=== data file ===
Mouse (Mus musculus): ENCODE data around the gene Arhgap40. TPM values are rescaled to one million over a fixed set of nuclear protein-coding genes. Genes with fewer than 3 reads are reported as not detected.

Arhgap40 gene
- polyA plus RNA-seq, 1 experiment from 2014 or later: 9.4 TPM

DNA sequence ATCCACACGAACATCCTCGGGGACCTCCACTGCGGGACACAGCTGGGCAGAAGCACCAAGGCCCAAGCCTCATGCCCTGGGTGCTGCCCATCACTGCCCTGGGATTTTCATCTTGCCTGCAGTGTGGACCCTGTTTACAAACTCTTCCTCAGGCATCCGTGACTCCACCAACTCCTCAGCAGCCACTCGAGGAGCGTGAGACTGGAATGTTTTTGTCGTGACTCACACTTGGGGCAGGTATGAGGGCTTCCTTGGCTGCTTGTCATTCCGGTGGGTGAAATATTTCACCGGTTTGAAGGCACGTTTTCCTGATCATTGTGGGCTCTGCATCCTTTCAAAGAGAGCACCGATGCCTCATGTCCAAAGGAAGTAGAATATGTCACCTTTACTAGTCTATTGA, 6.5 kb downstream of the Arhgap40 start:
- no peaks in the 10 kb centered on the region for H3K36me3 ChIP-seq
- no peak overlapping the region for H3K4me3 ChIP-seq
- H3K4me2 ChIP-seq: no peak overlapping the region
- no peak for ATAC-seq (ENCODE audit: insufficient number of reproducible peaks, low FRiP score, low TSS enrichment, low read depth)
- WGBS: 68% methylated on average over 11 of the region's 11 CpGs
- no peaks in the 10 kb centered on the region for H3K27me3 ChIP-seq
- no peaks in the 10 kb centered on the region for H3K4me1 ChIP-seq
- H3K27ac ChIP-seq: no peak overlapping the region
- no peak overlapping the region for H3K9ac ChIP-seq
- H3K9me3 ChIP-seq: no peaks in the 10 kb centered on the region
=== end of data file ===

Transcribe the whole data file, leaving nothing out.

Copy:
Mouse (Mus musculus): ENCODE data around the gene Arhgap40. TPM values are rescaled to one million over a fixed set of nuclear protein-coding genes. Genes with fewer than 3 reads are reported as not detected.

Arhgap40 gene
- polyA plus RNA-seq, 1 experiment from 2014 or later: 9.4 TPM

DNA sequence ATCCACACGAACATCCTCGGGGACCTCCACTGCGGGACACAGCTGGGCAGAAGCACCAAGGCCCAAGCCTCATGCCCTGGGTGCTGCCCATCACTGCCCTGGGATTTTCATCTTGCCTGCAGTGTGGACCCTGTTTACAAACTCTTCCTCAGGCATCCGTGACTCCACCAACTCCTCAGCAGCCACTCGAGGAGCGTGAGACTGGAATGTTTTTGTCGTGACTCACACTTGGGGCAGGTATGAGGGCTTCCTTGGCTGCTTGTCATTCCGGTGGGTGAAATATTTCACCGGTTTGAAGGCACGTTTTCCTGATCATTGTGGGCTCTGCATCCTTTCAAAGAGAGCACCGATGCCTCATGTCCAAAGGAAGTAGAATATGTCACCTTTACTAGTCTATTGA, 6.5 kb downstream of the Arhgap40 start:
- no peaks in the 10 kb centered on the region for H3K36me3 ChIP-seq
- no peak overlapping the region for H3K4me3 ChIP-seq
- H3K4me2 ChIP-seq: no peak overlapping the region
- no peak for ATAC-seq (ENCODE audit: insufficient number of reproducible peaks, low FRiP score, low TSS enrichment, low read depth)
- WGBS: 68% methylated on average over 11 of the region's 11 CpGs
- no peaks in the 10 kb centered on the region for H3K27me3 ChIP-seq
- no peaks in the 10 kb centered on the region for H3K4me1 ChIP-seq
- H3K27ac ChIP-seq: no peak overlapping the region
- no peak overlapping the region for H3K9ac ChIP-seq
- H3K9me3 ChIP-seq: no peaks in the 10 kb centered on the region